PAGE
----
Agony, Ecstasy, Chelsea & Queens Park Rangers
The crisis-o-meter klaxon sounded at just after twenty-five past nine last night at Stamford Bridge. Chelsea had suffered a stodgy evening against Queens Park Rangers, the sort of bad day at the office that all of us have from time to time, when everything takes thirty seconds longer than we were expecting it to and that inevitable feeling of clock-watching is tempered only by that nagging feeling that there was something that needs to be done which hasn’t been. Queens Park Rangers, for their part, had defended doughtily, broken with menace and looked some distance from being the eleven man soap opera that we might have expected them to be if we took the entirety of our knowledge of them from the tabloid press, and with twelve minutes to play, when Shaun Wright-Philips swept in what turned out to be the only goal of the evening, it was well deserved, a solid indication that talk of their relegation from the Premier League isn’t quite the discussion of a foregone conclusion that it had been supposed to be.
Bad nights at the office and decent, solid performances, however, do not make for click-happy headlines, though, so it is likely that last night’s result will now be extrapolated into gaudy colours and breathless language. Rafael Benitez has been skating on thin ice as the Chelsea manager since he took the job a couple of months ago. Recent performances had suggested that he had managed to fit the expensively-assembled jigsaw that is the Chelsea first team squad into something recognisable. Their recent eight goal thrashing of a hopelessly demoralised Aston Villa, for example, displayed more than a hint of the swagger that carried the club to the Champions League trophy by what frequently seemed to be a sheer force of personality. The trouble with the thin ice upon which Benitez skates, however, is its width. It would always only have taken one bad result for the unwelcoming signs that greeted him when he first arrived at the club to be dusted down again, and it would be unsurprising if they didn’t start to make appearances at Stamford Bridge again in the near future.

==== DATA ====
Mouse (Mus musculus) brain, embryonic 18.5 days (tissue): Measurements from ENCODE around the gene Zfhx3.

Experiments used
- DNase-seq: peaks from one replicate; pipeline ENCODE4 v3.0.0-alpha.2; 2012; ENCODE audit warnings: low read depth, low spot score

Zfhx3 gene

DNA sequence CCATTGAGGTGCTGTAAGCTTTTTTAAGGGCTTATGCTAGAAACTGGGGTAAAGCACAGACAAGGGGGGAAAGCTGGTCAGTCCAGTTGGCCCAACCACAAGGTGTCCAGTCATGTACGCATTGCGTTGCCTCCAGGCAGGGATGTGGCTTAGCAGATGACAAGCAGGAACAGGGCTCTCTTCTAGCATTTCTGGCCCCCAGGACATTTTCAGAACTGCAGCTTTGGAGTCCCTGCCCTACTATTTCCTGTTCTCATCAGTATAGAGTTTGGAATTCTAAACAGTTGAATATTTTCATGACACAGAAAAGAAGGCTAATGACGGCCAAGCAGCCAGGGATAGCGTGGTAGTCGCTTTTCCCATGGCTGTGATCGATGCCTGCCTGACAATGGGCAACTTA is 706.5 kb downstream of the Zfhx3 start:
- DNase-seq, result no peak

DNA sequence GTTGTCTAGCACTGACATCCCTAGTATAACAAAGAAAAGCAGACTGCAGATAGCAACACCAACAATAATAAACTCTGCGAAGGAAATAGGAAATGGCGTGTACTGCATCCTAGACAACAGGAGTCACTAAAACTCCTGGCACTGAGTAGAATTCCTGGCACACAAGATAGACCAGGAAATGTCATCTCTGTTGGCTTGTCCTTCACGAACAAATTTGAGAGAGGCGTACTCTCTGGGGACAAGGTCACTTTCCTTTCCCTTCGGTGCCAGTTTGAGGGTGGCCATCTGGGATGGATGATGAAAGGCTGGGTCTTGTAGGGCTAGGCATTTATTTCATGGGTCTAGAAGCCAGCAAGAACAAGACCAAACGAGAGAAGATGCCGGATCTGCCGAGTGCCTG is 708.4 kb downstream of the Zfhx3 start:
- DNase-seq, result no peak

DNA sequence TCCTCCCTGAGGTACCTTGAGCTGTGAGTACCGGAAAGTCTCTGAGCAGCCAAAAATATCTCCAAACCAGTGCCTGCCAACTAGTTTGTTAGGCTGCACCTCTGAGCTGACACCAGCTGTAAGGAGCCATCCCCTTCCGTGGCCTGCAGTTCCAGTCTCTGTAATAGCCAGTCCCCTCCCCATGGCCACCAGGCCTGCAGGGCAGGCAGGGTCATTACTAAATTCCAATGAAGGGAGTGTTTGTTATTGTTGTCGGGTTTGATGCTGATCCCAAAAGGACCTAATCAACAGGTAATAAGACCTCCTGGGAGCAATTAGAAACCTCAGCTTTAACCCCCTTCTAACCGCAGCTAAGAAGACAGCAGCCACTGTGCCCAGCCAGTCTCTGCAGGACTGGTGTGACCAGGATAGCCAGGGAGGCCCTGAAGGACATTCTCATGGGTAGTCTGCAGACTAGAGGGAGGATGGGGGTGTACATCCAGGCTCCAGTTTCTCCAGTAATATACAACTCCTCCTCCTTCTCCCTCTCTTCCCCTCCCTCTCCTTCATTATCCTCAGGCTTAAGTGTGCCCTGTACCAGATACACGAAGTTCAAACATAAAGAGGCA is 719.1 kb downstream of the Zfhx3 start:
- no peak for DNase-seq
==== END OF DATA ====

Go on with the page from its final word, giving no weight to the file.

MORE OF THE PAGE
At Loftus Road, meanwhile, there are signs of a pulse. Queens Park Rangers’ inglorious basterds drew on all their reserves of experience last night, and in doing so pulled a result out of the hat which keeps them in touch with the clubs above them at the foot of the table. The gap remains at five points, true enough, and this was only their second league win in twenty-one matches so far this season, but where there are three points and a clean sheet there is at least hope. And hope – as well its somewhat more tangible and useful cousin, self-belief – is a start. After the match, Redknapp indicated this result was proof that his team is capable of pulling itself clear of the relegation trapdoor between now and May. Self-evident though this may be, it hints at a truth which is often trampled underfoot in the rush to condemn and canonise that is the culture of the modern Premier League – if confidence counts for anything in football, as it surely must, then Queens Park Rangers may well have turned a critical corner last night.
In terms of both clubs, the prognosis for the remainder of this season is somewhere between the polar extremes of agony and ecstasy that we are expected to believe in. Chelsea probably aren’t going to win the Premier League this season, but bringing in Demba Ba from Newcastle United and losing Daniel Sturridge to Liverpool seems like an astute piece of business (Ba couldn’t have been much more blunt in front of goal last night than any of those that he would seek to replace in the first team, on last night’s evidence) and it would be no great surprise if they ended the season with a major trophy. Queens Park Rangers haven’t enjoyed one of them since the 1967 League Cup, and they still have a considerable amount of work to do if they are going to hang onto their Premier League status, although talk of them already having been relegated by Christmas is obviously wide of the mark. The extent to which any revival that they do manage from now on will have been solely down to Harry Redknapp is impossible to known for certain, but all that Rangers supporters will care about today is there is hope, and that they beat Chelsea at Stamford Bridge. It doesn’t ensure Premier League survival by a long chalk, but it’s a start.
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